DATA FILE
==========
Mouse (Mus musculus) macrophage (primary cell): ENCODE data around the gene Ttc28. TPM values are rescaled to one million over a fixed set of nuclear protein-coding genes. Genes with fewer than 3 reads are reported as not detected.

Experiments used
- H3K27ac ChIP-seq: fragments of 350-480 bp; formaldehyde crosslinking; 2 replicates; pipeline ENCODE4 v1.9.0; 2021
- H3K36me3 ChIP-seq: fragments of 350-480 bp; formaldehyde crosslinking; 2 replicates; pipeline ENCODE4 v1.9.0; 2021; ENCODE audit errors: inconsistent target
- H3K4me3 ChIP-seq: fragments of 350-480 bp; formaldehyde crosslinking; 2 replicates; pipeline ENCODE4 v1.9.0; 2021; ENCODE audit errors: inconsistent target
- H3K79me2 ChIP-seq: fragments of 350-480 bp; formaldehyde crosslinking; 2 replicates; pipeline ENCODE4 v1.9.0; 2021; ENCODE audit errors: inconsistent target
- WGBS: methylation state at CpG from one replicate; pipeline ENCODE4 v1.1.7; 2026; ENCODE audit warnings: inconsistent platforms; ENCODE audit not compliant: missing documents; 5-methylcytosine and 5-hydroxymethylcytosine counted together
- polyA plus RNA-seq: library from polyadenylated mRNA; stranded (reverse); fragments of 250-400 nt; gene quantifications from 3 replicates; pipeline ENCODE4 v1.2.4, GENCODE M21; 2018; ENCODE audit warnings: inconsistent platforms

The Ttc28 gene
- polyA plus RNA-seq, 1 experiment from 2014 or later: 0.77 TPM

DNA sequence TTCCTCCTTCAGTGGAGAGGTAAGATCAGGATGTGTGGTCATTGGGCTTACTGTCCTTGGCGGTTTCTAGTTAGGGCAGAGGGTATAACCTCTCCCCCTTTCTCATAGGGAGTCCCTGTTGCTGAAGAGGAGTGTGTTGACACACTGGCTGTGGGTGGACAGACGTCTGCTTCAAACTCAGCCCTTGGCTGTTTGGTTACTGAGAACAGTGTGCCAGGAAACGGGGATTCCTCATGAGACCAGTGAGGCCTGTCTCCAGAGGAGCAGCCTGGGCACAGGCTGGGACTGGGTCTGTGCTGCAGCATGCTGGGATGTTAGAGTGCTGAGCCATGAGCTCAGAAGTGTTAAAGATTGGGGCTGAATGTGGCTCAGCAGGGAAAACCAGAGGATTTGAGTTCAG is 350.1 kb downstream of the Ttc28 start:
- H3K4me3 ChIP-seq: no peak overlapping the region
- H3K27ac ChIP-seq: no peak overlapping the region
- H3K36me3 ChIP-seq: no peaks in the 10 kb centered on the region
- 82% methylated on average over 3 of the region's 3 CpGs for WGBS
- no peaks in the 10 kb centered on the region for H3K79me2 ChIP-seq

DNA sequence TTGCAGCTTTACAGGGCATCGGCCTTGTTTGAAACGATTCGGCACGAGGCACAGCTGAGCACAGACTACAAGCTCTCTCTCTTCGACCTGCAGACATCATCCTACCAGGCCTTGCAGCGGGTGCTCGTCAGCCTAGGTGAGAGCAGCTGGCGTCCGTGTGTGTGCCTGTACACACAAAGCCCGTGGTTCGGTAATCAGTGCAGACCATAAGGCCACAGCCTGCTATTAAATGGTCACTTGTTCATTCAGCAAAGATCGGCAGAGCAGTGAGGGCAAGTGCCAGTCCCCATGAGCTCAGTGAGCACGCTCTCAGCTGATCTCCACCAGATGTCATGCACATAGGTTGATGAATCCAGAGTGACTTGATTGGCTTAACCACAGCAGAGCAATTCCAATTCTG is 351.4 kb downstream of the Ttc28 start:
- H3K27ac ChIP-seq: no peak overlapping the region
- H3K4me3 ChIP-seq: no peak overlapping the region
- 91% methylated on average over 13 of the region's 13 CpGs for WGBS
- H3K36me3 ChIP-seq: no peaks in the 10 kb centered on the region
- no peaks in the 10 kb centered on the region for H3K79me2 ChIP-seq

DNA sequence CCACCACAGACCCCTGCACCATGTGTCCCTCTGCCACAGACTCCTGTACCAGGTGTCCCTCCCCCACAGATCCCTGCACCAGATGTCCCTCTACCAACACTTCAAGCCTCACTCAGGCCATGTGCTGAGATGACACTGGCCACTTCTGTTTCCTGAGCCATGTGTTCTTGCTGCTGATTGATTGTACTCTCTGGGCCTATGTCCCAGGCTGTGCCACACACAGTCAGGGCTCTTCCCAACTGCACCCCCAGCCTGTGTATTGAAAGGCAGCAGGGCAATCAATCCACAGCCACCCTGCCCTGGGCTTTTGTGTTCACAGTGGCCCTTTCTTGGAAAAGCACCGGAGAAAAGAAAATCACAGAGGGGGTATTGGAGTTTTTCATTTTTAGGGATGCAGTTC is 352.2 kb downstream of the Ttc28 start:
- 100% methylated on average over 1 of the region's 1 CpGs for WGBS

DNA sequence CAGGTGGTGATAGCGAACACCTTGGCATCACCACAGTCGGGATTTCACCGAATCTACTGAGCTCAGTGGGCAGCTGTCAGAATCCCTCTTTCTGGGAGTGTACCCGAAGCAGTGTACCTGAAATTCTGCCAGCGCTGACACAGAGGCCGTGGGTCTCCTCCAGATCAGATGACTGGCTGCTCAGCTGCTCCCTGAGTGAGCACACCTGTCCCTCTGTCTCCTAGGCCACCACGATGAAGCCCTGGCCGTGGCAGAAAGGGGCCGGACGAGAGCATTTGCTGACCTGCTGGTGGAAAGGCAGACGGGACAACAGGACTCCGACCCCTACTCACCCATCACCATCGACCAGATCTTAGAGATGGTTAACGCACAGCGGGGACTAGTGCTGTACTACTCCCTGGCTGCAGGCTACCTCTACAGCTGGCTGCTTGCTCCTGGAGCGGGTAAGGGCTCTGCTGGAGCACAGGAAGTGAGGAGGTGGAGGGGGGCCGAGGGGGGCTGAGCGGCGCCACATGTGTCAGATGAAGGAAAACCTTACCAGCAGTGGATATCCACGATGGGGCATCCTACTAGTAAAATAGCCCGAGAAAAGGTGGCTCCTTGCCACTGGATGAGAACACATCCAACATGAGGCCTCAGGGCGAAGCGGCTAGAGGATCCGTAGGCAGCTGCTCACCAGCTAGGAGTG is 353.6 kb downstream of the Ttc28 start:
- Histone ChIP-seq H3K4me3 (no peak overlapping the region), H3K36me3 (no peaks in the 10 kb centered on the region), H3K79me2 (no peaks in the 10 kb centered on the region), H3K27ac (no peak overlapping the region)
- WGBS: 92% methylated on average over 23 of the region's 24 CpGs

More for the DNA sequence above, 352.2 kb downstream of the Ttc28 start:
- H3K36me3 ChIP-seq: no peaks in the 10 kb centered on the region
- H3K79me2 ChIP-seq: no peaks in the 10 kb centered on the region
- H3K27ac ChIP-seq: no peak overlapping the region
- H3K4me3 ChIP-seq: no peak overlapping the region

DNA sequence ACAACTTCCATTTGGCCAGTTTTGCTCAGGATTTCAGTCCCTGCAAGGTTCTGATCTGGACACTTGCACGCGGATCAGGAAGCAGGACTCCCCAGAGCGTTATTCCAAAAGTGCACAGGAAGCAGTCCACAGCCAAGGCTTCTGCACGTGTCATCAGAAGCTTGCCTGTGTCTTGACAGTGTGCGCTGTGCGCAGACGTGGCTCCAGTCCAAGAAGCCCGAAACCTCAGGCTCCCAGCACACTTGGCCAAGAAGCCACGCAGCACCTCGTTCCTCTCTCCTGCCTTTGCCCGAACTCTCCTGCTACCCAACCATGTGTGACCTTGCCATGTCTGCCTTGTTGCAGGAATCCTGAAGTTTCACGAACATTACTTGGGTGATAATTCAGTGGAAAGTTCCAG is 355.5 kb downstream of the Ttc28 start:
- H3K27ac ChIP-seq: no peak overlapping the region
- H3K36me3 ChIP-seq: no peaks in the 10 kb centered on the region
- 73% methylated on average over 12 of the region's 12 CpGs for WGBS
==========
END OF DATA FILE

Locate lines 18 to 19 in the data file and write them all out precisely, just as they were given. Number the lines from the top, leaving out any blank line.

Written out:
- H3K27ac ChIP-seq: no peak overlapping the region
- H3K4me3 ChIP-seq: no peak overlapping the region